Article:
Keywords:
Clinical Evaluation; Instruments; psychometrics
Repository Posting Date:
5-Apr-2016
Date of Publication:
5-Apr-2016
Other Identifiers:
NERC16PST81
Conference Date:
2016
Conference Name:
Nursing Education Research Conference 2016
Conference Host:
Sigma Theta Tau International, the Honor Society of Nursing, and National League for Nursing
Conference Location:
Washington, DC
Sponsors:
National League for Nursing Ruth Donnelly/Corcoran Research Award
Description:
Nursing Education Research Conference Theme: Research as a Catalyst for Transformative Practice

Full metadata record

DC FieldValue Language
dc.language.isoen_USen
dc.type.categoryFull-texten
dc.formatText-based Documenten
dc.typePosteren
dc.evidence.levelN/Aen
dc.research.approachN/Aen
dc.titleA Review of Instrumentation in Nursing Student Clinical Evaluationen_US
dc.contributor.authorVan Horn, Elizabethen
dc.contributor.authorLewallen, Lynne Porteren
dc.contributor.departmentGamma Zetaen
dc.author.detailsElizabeth Van Horn, RN, CNE, e_vanhorn@uncg.edu; Lynne Porter Lewallen, RN, CNE, ANEFen
dc.identifier.urihttp://hdl.handle.net/10755/604453en
dc.description.abstract<p>Session presented on Saturday, April 9, 2016 and Friday, April 8, 2016: Clinical evaluation is key to ensuring nursing students’ clinical competence, application of knowledge, and critical thinking, all of which are important to patient safety and the provision of quality nursing care. Methods used by faculty to perform clinical evaluation vary widely from subjective opinion to use of evaluation tools or instruments with established reliability and validity. To date there have been no comprehensive reviews of clinical evaluation instruments, including their reliability, validity, and other psychometric characteristics. Such a review would prove an invaluable resource for nursing faculty to aid in the selection and use of reliable and valid methods of clinical evaluation. Across different types of programs and educational levels (undergraduate, RN-BSN, graduate), there is no standardized method or instrument for clinical evaluation, and many clinical evaluation instruments used are created by faculty and lack established reliability and validity.  Collins and Callahan (2014) note the lack of standardized methods of clinical evaluation for nurse anesthesia students, which brings into question the validity of methods used and the ability to identify students at risk for program attrition. This lack of standardization is concerning, since all diploma, associate degree and bachelor’s prepared nursing students take a standardized NCLEX for licensure. Also, many nurses take a nationally standardized test for advanced practice licensure in their area of clinical expertise.  To inform nursing science related to this issue, a synthesis of the current research literature was conducted to examine outcomes of the psychometric analyses of the clinical evaluation instruments used to date. A research synthesis was conducted on the topic of clinical evaluation of nursing students using the method described by Cooper (2010). An electronic search of all relevant databases was conducted through 2015, and a hand search of table of contents of six major nursing research and education journals was conducted for the years 2005-2015. These searches resulted in 177 research articles and dissertations on clinical evaluation of nursing students. The included articles were sorted according to topic, and a total of 16 were included in the category of instrumentation, defined as research conducting psychometric testing of an instrument, with student data not reported as a part of the study findings. The publication dates of the instrumentation studies ranged from 1981-2014. All of the studies were published in nursing journals and used quantitative methodology. Six of the studies were conducted in the United States; three in the United Kingdom, and the remaining seven studies were conducted in Australia, Canada, Egypt, England, Scotland, Taiwan, and Turkey. A total of 13 studies were conducted with undergraduate nursing students, two with graduate students, and one with both levels.  Six of the studies were funded, with one receiving intramural university funding and the other five receiving external funding. A variety of statistical analyses were used to determine reliability, validity, and/or factor analysis of investigator developed and established instruments. Most of the studies analyzed instruments that address student competence or clinical performance. Two of the studies evaluated the reliability and validity of Objective Structured Clinical Examinations (OSCE) (Selim et al., 2012; Walsh, et al., 2010). Also included were instruments that measured cultural competence (Jeffreys & Dogan, 2013) and interpersonal communication (Klakovich & Cruz, 2006). Additional analyses of the psychometric methods and findings of these studies is ongoing. This presentation will provide an overview of the studies, including summaries of the instruments, samples, and settings used, as well as a critical evaluation of the reported psychometric properties of the instruments in terms of rigor, validity, reliability, and factors. In addition, implications for cross-cultural or international use and validation of instruments will be addressed. These findings may prove useful for effective and equitable evaluation of students from diverse cultures and ethnicities. An integral step to the transformation of nursing education is the use of evidence-based evaluation methods with sound psychometric properties. This includes the use of clinical evaluation instruments and methods with established reliability and validity, and those with cross-cultural relevance to serve students from diverse backgrounds and experiences. Increased knowledge about the use of clinical evaluation methods with sound psychometric properties may lead to the advancement of nursing education through standardization of clinical evaluation. This project was funded by the National League for Nursing Ruth Donnelly/Corcoran Research Award.</p>en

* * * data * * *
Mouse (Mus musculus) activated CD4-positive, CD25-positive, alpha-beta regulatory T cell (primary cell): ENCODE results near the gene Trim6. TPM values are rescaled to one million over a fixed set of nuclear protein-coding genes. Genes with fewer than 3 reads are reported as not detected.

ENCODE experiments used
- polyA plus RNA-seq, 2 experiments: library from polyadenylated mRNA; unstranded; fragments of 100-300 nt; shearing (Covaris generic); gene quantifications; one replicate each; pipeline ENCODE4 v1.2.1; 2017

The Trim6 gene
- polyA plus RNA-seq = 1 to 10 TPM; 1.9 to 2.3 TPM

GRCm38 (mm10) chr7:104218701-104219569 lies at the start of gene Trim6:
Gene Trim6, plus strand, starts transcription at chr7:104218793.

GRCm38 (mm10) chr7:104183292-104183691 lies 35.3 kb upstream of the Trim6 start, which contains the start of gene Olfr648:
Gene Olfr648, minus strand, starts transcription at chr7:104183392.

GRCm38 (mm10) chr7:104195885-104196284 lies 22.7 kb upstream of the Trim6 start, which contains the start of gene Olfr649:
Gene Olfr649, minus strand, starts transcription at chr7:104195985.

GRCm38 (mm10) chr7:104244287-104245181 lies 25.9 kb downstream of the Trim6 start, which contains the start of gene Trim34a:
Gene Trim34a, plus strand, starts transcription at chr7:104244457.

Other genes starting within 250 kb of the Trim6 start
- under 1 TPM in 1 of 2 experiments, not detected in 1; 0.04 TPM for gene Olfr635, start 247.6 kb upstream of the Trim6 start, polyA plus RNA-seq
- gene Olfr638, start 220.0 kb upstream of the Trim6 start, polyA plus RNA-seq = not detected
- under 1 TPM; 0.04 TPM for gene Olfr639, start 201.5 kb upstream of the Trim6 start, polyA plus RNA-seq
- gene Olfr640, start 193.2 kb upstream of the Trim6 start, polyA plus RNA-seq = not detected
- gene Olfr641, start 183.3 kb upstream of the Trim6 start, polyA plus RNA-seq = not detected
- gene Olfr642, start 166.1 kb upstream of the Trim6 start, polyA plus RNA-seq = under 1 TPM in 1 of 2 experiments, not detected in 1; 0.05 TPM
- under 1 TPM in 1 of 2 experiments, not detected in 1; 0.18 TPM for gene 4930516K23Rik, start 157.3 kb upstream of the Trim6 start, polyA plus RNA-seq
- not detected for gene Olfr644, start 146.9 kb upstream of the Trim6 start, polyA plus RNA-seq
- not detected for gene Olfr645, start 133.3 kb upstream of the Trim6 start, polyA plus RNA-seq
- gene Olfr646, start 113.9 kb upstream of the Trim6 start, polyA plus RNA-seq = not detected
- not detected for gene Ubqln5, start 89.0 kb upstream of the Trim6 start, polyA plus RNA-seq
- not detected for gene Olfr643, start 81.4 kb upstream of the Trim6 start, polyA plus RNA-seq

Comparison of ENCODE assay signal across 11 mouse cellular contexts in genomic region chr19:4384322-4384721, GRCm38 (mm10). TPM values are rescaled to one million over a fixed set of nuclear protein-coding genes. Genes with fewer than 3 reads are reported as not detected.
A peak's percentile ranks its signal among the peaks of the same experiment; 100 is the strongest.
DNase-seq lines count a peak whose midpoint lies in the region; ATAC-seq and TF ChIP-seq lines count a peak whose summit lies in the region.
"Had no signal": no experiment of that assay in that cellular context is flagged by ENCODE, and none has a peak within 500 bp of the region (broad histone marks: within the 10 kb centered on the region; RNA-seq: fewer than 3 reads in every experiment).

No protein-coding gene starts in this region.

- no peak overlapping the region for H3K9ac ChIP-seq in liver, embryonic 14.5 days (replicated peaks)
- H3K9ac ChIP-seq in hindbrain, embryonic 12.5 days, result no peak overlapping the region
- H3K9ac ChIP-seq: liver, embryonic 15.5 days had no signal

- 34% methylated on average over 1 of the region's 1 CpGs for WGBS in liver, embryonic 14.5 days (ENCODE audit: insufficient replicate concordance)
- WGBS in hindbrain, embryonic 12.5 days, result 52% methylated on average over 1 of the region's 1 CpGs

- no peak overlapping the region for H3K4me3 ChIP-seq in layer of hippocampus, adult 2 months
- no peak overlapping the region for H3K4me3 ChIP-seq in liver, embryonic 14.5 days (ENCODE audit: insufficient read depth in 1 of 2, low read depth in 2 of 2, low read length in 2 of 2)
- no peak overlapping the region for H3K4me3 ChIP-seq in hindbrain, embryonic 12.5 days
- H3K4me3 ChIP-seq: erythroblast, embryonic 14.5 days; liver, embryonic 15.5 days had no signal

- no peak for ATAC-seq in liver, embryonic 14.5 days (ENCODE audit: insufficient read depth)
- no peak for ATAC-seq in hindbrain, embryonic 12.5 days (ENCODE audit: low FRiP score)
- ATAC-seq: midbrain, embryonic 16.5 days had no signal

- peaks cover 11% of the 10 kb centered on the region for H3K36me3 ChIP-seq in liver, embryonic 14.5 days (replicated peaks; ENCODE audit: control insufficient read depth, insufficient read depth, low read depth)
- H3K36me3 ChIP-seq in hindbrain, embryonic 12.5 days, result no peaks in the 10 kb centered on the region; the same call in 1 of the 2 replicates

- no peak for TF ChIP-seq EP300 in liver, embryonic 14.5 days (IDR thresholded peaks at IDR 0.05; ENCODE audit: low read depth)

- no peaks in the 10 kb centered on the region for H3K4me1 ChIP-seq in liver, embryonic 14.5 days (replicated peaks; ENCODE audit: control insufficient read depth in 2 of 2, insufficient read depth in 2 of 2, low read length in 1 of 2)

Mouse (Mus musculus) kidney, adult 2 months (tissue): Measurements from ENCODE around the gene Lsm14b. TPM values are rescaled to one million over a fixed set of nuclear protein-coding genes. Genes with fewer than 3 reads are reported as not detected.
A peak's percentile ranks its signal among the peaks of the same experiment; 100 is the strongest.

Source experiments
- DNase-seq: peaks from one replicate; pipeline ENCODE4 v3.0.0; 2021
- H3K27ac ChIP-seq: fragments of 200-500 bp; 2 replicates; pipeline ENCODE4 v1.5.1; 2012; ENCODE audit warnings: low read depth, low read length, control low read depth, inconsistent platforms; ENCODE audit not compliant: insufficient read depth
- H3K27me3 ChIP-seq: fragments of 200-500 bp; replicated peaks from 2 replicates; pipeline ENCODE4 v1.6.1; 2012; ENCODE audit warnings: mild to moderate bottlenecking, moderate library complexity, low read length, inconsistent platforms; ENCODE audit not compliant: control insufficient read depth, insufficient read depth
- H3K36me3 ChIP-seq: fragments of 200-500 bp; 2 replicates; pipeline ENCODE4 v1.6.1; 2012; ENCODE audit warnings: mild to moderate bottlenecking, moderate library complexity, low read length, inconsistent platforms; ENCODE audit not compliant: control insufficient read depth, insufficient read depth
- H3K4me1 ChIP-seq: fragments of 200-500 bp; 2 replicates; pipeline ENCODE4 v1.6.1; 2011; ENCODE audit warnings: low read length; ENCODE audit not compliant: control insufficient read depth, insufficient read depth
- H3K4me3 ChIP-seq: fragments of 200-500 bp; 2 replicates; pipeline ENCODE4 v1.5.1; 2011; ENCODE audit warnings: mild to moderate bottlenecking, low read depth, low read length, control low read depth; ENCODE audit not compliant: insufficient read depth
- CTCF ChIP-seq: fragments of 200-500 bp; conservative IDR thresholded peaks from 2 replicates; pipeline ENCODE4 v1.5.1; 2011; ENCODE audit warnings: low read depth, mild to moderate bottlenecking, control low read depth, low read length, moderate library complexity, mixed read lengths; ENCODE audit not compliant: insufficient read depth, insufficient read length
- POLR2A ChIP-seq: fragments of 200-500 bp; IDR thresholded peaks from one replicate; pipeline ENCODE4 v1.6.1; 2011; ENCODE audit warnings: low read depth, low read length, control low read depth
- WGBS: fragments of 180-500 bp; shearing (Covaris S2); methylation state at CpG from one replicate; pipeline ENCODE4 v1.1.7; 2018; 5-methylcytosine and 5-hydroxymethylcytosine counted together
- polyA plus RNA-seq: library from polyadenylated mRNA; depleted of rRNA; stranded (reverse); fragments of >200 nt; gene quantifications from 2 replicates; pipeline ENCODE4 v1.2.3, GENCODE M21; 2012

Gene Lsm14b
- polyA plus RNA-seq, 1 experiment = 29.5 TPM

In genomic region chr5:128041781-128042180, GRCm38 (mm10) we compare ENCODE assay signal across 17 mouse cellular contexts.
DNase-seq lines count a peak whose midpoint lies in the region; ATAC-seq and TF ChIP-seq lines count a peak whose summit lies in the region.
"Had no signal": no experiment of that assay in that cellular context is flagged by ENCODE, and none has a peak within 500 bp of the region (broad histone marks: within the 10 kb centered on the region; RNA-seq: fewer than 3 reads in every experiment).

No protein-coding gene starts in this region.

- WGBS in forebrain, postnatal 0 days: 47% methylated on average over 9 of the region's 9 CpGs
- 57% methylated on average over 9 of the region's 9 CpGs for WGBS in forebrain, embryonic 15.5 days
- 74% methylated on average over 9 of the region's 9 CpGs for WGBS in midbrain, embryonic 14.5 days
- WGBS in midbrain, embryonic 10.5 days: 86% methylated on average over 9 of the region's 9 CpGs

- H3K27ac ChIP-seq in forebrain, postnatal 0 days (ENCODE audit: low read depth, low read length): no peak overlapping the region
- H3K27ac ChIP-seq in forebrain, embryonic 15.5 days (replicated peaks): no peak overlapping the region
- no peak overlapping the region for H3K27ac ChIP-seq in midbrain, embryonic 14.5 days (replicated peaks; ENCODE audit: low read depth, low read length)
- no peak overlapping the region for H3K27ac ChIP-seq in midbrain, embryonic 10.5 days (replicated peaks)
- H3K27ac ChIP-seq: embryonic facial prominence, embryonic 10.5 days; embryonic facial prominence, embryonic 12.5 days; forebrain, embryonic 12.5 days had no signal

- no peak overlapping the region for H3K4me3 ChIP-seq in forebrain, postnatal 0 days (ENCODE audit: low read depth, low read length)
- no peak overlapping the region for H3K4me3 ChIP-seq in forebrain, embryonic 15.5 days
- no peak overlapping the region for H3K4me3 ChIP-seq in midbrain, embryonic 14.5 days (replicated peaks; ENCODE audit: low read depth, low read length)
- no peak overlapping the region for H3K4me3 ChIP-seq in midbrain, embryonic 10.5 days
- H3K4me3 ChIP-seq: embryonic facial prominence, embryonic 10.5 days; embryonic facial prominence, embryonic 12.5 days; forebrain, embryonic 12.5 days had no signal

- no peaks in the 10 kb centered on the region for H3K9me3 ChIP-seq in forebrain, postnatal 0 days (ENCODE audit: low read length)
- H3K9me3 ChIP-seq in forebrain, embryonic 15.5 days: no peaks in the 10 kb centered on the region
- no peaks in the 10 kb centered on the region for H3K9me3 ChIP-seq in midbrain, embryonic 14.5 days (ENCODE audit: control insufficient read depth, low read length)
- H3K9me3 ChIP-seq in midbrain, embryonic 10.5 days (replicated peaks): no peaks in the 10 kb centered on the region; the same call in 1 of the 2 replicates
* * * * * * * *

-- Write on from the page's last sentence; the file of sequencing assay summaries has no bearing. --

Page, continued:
dc.subjectClinical Evaluationen
dc.subjectInstrumentsen
dc.subjectpsychometricsen
dc.date.available2016-04-05T13:21:19Zen
dc.date.issued2016-04-05en
dc.date.accessioned2016-04-05T13:21:19Zen
dc.conference.date2016en
dc.conference.nameNursing Education Research Conference 2016en
dc.conference.hostSigma Theta Tau International, the Honor Society of Nursing, and National League for Nursingen
dc.conference.locationWashington, DCen
dc.description.sponsorshipNational League for Nursing Ruth Donnelly/Corcoran Research Awarden
dc.descriptionNursing Education Research Conference Theme: Research as a Catalyst for Transformative Practiceen